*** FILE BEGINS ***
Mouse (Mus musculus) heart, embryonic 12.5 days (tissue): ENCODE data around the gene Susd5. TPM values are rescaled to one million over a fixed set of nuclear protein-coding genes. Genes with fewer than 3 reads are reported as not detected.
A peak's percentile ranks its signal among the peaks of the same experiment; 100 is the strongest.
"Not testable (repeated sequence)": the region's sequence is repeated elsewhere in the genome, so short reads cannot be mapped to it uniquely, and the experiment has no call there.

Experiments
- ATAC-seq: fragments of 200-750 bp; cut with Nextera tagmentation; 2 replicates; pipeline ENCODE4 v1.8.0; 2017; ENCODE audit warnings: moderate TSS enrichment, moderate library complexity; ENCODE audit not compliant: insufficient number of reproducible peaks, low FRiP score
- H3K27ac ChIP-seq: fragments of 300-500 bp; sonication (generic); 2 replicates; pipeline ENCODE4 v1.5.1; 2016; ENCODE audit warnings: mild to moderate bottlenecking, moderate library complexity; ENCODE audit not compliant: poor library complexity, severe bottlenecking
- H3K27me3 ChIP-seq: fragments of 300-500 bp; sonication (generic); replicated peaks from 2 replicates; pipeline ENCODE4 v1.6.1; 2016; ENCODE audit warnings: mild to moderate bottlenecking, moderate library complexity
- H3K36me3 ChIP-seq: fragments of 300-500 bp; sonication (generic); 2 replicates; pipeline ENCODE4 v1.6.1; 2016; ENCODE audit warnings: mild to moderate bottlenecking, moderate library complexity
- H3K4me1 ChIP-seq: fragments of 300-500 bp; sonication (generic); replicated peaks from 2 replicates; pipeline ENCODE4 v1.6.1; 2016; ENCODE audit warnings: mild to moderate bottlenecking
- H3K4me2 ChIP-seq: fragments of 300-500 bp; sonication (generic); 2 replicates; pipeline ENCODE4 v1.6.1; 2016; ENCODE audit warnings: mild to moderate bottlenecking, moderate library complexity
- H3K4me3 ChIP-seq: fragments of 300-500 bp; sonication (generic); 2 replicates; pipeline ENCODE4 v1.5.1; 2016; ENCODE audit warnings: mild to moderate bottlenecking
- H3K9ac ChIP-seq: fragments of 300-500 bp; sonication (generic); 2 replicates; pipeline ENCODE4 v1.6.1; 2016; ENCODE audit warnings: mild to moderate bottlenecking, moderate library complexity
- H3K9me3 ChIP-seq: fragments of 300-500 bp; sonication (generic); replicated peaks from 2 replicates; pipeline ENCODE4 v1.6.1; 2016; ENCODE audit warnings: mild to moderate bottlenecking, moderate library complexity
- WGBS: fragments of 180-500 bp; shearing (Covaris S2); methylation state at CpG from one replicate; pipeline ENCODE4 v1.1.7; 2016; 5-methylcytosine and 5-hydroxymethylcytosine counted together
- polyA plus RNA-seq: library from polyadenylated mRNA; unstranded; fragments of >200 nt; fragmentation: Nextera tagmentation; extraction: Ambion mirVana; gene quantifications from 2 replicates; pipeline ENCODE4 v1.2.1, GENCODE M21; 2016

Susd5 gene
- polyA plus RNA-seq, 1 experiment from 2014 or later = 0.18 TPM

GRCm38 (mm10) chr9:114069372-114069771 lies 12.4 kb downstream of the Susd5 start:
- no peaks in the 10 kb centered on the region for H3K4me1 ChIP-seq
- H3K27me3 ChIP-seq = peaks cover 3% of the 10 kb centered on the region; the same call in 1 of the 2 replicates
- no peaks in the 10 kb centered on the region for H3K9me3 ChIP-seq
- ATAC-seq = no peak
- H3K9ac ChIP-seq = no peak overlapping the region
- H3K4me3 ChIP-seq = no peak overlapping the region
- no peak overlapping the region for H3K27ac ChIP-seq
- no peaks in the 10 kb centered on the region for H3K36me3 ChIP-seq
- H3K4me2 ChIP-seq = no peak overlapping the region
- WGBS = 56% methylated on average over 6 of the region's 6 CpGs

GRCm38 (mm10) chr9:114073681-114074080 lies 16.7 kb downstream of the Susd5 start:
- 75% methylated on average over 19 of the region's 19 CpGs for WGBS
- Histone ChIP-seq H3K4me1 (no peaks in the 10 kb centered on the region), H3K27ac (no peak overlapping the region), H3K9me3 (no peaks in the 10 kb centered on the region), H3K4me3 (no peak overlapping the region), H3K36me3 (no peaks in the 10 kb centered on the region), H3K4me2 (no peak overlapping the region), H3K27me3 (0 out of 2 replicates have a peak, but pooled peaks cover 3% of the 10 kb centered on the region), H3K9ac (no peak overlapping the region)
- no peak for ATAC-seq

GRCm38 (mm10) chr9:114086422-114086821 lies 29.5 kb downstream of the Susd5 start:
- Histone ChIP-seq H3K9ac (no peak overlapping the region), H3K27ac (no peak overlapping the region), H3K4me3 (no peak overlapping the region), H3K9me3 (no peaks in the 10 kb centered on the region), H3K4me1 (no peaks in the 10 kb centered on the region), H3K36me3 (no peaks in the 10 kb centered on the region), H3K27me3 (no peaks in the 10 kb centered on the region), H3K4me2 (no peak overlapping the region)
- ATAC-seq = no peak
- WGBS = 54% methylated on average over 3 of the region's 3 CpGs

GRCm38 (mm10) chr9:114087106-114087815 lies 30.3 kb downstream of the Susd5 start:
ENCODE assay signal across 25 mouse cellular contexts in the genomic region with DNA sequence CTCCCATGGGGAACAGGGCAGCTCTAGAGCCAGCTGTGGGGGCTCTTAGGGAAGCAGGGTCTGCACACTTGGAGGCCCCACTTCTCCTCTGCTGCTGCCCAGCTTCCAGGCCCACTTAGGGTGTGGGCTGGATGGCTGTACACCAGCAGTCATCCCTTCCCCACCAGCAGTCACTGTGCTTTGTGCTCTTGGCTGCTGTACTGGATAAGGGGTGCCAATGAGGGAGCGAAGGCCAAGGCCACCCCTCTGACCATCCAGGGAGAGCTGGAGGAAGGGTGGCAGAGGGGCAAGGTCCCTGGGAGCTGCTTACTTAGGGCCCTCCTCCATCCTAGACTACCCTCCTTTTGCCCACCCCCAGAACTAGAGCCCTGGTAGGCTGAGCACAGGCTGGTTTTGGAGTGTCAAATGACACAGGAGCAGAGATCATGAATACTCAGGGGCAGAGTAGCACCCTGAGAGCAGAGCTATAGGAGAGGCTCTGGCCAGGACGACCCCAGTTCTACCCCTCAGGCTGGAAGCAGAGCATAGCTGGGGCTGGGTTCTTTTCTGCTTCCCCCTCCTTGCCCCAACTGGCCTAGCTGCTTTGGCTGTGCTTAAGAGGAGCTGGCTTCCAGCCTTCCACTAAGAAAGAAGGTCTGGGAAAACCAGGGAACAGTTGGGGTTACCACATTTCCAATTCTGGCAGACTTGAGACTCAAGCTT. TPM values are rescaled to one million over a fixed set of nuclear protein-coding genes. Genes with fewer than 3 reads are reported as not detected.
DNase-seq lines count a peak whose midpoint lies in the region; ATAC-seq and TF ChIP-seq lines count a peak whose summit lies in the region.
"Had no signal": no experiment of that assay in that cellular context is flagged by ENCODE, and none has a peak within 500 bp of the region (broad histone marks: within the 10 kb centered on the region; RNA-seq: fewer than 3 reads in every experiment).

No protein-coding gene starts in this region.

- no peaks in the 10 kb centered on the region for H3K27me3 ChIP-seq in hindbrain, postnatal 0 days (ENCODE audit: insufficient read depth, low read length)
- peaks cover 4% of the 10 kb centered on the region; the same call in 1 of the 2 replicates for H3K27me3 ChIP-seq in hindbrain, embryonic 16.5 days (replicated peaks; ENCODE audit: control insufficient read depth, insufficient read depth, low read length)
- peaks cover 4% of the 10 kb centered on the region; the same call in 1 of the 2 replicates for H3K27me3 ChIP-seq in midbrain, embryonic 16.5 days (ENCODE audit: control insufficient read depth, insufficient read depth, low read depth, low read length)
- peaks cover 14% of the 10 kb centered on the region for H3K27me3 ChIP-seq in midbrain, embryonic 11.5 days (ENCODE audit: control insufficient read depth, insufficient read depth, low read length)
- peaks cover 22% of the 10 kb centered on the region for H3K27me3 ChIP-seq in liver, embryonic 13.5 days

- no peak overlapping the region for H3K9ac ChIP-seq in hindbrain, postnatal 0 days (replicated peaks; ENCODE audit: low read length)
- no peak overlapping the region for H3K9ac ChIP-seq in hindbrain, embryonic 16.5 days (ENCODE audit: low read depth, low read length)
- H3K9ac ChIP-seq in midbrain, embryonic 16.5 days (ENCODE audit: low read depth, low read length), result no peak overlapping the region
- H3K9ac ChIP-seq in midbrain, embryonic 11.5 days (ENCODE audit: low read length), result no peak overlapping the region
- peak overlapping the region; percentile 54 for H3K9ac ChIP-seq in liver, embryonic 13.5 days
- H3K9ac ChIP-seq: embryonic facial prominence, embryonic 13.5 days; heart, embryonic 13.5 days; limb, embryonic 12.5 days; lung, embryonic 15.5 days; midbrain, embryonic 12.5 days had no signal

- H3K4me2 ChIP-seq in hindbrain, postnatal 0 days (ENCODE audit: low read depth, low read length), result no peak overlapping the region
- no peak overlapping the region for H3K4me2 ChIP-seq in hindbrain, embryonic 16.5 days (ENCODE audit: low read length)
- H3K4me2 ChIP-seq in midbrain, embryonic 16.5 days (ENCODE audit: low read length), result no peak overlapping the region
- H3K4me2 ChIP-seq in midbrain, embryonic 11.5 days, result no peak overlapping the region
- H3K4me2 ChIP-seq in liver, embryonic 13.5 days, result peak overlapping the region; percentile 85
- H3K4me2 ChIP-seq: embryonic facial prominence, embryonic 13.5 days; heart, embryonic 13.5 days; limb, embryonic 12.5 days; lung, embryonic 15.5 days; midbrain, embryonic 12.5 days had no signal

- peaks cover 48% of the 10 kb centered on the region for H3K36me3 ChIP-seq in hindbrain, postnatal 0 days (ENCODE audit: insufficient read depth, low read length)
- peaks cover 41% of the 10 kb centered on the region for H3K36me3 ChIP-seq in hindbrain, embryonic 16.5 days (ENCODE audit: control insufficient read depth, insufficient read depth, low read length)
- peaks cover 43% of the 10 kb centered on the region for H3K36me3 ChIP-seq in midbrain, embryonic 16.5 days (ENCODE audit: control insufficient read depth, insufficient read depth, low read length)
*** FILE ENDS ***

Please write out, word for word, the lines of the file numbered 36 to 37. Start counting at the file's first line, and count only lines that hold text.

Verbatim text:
- WGBS = 54% methylated on average over 3 of the region's 3 CpGs

GRCm38 (mm10) chr9:114087106-114087815 lies 30.3 kb downstream of the Susd5 start: